Dragonfly wings could help determine the future of human flight

Plus: Nissan and NASA join forces.

Illustration from 19th century.
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In technological innovation, nature can serve as pure inspiration. Today’s lead story delves deep into how scientists are working to understand the biomechanics of dragonfly wings to create fully responsive and adaptive wing designs for passenger aircraft, luxury and sports cars, and even clean energy generation.

The lessons we can take from these creatures’ specialized evolution will help us move around the world faster, more efficiently, and live through the climate crisis.

HORIZONS is a series on the innovations of today that will shape the world of tomorrow. This is an adapted version of the April 11 edition of the HORIZONS newsletter. Sign up for free.

Are flies the future of flight?


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“Wing designs are important from F1 cars to wind turbines,” Huai-Ti Lin says. Lin is an assistant professor at Imperial College London.

“We expect bio-inspired wing sensing to play a role in the functional designs of future wings,” he adds.

Lin’s words are quoted in a statement to accompany the publication of a new paper in the journal iScience that investigates and catalogs how damselflies' and dragonflies’ mechanosensory networks — that is their multisensory perceptual system — inform how they use and morph their wings to adapt to changing flight conditions and environments.

They discovered that the eastern amberwing, scientific name Perithemis tenera, has over 3,000 wing sensors across four wings and that the blue-fronted dancer, Argia apicalis, damselfly has about 1,500 sensors.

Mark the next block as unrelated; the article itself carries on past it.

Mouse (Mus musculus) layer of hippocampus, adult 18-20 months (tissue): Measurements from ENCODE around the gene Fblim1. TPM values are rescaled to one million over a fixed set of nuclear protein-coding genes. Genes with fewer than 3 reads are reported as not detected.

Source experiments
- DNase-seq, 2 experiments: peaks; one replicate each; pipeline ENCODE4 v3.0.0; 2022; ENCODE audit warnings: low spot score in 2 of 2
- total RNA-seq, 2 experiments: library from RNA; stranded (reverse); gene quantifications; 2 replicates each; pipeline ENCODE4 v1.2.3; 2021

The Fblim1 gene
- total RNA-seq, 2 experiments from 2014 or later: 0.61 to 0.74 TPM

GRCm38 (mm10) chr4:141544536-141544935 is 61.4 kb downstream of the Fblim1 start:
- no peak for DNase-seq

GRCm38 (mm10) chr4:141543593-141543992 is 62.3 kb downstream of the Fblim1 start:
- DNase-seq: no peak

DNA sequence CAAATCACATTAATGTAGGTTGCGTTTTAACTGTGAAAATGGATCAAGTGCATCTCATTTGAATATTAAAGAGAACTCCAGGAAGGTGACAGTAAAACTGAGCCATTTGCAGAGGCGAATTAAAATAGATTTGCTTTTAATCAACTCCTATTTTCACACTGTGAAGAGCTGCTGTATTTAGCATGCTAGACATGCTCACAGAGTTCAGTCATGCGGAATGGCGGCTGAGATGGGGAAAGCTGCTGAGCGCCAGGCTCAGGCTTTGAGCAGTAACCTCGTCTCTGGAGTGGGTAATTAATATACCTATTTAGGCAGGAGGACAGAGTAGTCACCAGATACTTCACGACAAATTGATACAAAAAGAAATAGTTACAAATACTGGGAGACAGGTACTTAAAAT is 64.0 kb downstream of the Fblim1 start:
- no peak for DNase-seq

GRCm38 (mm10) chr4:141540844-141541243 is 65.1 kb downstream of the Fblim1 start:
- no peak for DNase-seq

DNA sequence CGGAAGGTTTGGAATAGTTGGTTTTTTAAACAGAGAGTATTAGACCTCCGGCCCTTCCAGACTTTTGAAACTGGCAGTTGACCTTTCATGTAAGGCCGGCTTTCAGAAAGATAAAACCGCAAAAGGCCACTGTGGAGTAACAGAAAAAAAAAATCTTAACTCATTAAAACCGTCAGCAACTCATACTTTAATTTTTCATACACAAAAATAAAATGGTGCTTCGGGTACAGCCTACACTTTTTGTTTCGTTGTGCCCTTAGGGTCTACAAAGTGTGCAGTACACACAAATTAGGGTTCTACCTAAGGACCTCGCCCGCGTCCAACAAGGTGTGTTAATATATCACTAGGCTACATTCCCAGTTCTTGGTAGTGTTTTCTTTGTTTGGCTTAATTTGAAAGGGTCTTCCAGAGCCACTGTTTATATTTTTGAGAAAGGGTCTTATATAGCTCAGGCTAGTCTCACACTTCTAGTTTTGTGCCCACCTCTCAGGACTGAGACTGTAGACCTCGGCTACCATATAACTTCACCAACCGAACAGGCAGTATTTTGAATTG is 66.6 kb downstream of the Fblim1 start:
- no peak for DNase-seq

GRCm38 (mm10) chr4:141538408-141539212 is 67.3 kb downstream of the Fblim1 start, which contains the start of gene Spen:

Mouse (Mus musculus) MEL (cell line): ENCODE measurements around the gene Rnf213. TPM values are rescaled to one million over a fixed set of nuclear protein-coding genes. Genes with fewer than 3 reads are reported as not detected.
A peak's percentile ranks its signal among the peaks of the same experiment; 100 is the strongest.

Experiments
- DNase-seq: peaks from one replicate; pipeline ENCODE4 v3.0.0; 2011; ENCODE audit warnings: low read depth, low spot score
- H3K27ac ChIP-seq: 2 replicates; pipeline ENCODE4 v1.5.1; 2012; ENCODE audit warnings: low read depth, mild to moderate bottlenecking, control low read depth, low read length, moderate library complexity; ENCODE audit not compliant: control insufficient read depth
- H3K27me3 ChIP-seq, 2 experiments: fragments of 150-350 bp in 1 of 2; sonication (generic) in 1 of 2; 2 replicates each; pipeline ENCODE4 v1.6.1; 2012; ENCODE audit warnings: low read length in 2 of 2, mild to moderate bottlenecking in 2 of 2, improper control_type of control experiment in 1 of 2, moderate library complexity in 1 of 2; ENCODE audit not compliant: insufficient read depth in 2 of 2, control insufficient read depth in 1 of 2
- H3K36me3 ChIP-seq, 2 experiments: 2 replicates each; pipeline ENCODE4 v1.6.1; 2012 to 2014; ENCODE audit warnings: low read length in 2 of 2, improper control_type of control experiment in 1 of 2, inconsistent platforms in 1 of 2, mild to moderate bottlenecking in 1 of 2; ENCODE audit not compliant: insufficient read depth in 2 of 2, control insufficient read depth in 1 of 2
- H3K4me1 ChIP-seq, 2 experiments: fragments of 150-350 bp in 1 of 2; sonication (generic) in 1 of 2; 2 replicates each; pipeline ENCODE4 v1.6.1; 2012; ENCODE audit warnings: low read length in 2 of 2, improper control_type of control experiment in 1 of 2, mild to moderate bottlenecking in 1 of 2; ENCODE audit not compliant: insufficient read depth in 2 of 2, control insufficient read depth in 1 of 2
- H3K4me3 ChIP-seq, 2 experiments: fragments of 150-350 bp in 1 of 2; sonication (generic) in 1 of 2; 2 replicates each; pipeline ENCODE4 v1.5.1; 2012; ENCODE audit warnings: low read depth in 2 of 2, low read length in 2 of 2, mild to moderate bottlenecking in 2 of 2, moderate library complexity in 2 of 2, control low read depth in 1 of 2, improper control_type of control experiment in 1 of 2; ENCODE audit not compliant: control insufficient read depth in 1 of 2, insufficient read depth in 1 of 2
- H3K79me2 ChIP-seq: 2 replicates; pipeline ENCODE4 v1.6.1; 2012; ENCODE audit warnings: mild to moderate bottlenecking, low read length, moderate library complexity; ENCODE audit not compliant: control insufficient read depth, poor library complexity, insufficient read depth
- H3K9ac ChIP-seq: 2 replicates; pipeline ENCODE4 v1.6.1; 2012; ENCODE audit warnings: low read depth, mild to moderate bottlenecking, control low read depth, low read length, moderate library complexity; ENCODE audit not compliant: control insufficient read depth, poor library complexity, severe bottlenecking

“For a long time, we have known that all flying animals’ wings have mechanosensors and that is the same with insects, but we were surprised by the variety and sheer number of sensory neurons that exist on the wing,” Lin says.

“The next big question is what kind of information does it bring back?”

His research team could soon have an answer: They are recording neural signals coming from in-motion wings, which will elucidate how dragonflies and damselflies’ many sensors shape how they fly efficiently. Once we know how they do it, then that information can translate to new plane designs, better wind turbine blades, and smarter car bodies.

Better electric cars may be on the horizon.

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On the horizon…

Japanese car manufacturer Nissan is joining forces with NASA in pursuit of better electric-car batteries. According to a report in the Associated Press, Nissan wants to create an “all-solid-state battery” to replace the lithium-ion battery it uses now in its electric vehicles, like the Leaf.

The rare metals in the lithium-ion battery are expensive, not to mention the environmental and humanitarian costs.

Nissan and NASA will work together to create a cheaper, smaller, and faster-charging battery that does not include lithium or other rare-earth metals by 2028. They plan to launch a pilot test in 2024.